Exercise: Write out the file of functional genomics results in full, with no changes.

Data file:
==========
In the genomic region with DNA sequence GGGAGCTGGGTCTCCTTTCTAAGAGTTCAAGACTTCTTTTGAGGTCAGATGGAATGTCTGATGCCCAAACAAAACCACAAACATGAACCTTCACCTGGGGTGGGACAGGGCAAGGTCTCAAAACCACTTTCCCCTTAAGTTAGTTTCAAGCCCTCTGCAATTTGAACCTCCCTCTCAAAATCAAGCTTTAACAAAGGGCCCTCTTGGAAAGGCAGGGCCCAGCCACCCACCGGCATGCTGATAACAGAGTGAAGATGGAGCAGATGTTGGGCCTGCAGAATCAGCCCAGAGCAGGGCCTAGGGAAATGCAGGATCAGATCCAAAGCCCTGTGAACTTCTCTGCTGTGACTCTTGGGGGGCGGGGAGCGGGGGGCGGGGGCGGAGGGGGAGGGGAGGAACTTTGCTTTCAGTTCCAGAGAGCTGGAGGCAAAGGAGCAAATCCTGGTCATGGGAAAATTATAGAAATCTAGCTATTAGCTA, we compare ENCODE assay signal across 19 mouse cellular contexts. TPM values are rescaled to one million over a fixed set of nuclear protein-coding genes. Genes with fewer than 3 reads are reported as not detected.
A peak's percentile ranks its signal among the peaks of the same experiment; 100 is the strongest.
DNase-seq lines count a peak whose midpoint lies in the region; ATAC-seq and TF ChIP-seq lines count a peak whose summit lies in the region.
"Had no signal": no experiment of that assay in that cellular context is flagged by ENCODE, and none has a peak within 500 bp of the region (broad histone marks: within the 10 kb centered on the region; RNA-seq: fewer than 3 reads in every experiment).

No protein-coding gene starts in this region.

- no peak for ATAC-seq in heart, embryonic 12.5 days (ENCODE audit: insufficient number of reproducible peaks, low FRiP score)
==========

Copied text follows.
In the genomic region with DNA sequence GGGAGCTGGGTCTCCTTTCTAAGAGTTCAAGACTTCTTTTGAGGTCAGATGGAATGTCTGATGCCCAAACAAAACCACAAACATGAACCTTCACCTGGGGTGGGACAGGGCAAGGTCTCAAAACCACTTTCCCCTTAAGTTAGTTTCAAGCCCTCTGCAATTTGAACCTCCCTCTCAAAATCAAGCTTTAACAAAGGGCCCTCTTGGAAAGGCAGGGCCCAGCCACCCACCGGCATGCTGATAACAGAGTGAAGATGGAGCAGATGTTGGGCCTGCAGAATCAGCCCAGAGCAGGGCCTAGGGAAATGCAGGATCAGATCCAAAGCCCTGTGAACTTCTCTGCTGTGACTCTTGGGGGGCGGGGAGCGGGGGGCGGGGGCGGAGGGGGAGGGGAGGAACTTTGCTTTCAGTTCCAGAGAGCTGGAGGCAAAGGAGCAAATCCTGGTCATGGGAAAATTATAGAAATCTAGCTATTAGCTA, we compare ENCODE assay signal across 19 mouse cellular contexts. TPM values are rescaled to one million over a fixed set of nuclear protein-coding genes. Genes with fewer than 3 reads are reported as not detected.
A peak's percentile ranks its signal among the peaks of the same experiment; 100 is the strongest.
DNase-seq lines count a peak whose midpoint lies in the region; ATAC-seq and TF ChIP-seq lines count a peak whose summit lies in the region.
"Had no signal": no experiment of that assay in that cellular context is flagged by ENCODE, and none has a peak within 500 bp of the region (broad histone marks: within the 10 kb centered on the region; RNA-seq: fewer than 3 reads in every experiment).

No protein-coding gene starts in this region.

- no peak for ATAC-seq in heart, embryonic 12.5 days (ENCODE audit: insufficient number of reproducible peaks, low FRiP score)